James Gregory obviously has a strong fan base in Paulding for his particular style of comedy.
And for good reason. Gregory, billed as “the funniest man in America,” has been the featured entertainer at two Paulding Chamber of Commerce banquets, and undoubtedly his chamber fans are largely why he had to add a second show Saturday at Dallas Theatre.
The Lithonia native takes the stage on Main Street in downtown Dallas at 6 p.m. and 8 p.m. Jan. 30. The opening performer is Steve Mingolla, whose act Gregory calls “hysterically funny” and “in good taste.” Mingolla “has been in Texas and Georgia long enough to be a true Southerner,” says the headliner.
Good taste is one of the hallmarks of Gregory’s comedy, which his Web site www.funniestman.com calls “reflections on life from the front porch…when people actually talked to each other without a cell phone in their ear.” His down-home delivery and common-sense perspective is familiar to Southerners, and he is unbeholden to political correctness, protesting that “If you want me to be concerned about endangered species, you need to convince me that we’re about out of chickens.”
“Gregory’s success, like his comedy, is the direct result of the values he grew up with,” according to his Web site. Known for the absence of vulgarity, Gregory admits that he used to use “Baptist language” (hell and damn), “but I don’t say that anymore.
“Ages 8 and 18 and 80 still enjoy the show,” he said this week. “Not that many comedy shows get that kind of response. You can bring grandma and your children.”
Gregory’s “covered dish routine” also reflects being born and raised in DeKalb County in “Baptist country.” Baptists, he says, “respond to every tragedy in life with food; ‘I smell chicken — somebody must be dead.’
“I try not to get too current,” he says, because “I get so angry I forget to be funny.”
Gregory had been a postal worker and salesman — “I sold everything people did not need: overpriced encyclopedias, fire alarm systems” – but “friends thought I was funny.” They encouraged him to try to make people laugh on amateur night at The Punch Line, which he says was the first comedy club in the Southeastern United States, “and I got a taste of it. I stumbled into the business.
“In 1983, I said ‘I believe I could make a living if I try hard enough.’ There were a few rough years, but it turned out good. When you’re first starting out, you’re the low man, it don’t pay much and it’s hard to get booked. Some guys with talent can’t ride out the storm.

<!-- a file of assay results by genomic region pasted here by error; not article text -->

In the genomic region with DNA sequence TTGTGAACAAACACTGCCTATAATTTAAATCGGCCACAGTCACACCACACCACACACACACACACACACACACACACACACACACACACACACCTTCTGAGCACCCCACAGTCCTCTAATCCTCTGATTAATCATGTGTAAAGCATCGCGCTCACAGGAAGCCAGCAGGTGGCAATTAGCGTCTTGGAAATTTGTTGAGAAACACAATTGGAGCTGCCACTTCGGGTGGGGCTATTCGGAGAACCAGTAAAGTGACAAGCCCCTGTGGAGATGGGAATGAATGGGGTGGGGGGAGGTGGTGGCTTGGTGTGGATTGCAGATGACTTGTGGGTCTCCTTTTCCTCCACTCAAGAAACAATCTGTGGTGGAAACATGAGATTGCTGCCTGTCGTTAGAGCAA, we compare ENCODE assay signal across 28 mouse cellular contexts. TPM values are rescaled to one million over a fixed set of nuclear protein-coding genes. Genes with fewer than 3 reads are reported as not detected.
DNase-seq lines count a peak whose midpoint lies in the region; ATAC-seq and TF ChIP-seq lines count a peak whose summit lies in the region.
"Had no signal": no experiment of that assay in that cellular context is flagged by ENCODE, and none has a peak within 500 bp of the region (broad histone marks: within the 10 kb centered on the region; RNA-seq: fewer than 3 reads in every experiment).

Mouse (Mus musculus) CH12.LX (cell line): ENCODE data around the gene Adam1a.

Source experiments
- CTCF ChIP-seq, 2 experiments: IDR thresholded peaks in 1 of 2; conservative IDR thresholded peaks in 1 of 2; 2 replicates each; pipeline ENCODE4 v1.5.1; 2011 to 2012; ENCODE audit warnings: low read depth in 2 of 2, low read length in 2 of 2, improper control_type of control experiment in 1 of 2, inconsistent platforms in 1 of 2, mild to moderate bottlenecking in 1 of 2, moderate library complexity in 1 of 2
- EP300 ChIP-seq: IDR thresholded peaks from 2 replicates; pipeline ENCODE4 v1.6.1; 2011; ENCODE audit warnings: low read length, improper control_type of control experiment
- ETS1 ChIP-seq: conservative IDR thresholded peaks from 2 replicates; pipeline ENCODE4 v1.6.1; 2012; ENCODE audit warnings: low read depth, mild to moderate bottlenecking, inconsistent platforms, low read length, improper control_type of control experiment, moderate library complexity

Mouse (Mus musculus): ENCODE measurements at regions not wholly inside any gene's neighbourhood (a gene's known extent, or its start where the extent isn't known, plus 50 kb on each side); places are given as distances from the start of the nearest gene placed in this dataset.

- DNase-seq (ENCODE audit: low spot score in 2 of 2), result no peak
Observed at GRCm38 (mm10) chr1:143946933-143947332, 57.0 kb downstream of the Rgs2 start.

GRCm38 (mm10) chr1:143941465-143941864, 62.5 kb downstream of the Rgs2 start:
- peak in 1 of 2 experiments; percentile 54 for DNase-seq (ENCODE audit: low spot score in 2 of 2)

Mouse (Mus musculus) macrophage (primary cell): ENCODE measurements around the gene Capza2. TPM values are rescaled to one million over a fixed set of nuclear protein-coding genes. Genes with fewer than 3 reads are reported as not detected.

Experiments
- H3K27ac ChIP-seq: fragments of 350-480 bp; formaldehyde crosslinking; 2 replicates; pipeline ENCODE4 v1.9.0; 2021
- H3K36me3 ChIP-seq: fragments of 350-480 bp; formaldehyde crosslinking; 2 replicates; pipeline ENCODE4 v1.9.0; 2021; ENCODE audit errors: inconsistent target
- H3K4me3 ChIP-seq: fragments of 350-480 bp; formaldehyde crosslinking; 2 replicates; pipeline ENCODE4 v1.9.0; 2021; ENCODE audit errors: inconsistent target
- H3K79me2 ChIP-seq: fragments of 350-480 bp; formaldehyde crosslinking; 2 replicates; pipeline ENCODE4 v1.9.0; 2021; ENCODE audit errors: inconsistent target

“I’ve never made it to the real big time,” says Gregory, now a proud resident of Woodstock. But the highlight of his career was entertaining military personnel on battleships and aircraft carriers in the Middle East a few months after Sept. 11. Gregory said the audiences were amazed that someone would come to a war zone to entertain them and were very grateful, but that he was even more grateful for their sacrifices and the opportunity “to contribute a little bit.
“They were so appreciative and glad to see you,” he said. “It makes you feel bigger than yourself.”
Gregory has now performed in comedy clubs for more than 25 years, doing about three shows weekly for 46 weeks annually. He said he’s been focusing on the American heartland in the Midwest and South, “where people come out for a good time. We all have a good time, and they always respond very well.
“The more small towns we do…they’ve heard of me and heard me on the radio [he’s popular with the John Boy and Billy, Rick and Bubba and Bob and Tom shows]. We bring the show to them instead of the big cities. It’s worked well for us the last five years.
“I remember what a great audience it was” at the Paulding chamber banquets, he said. “This will be the first time I’ve been at the Dallas Theatre.”
Admission is $28 ($25 for seniors) in rows A-M on the main level; $25 ($22.50 for seniors) in rows N-Y on the main level; and $22.50 ($19 for seniors) in the balcony Saturday. Tickets are on sale online at 222.dallastheater-civiccenter.com, at the box office (4-7 p.m. Mondays, Wednesdays and Fridays and 9 a.m. to 1 p.m. Saturdays) or by phone (678-363-0813) during box office hours.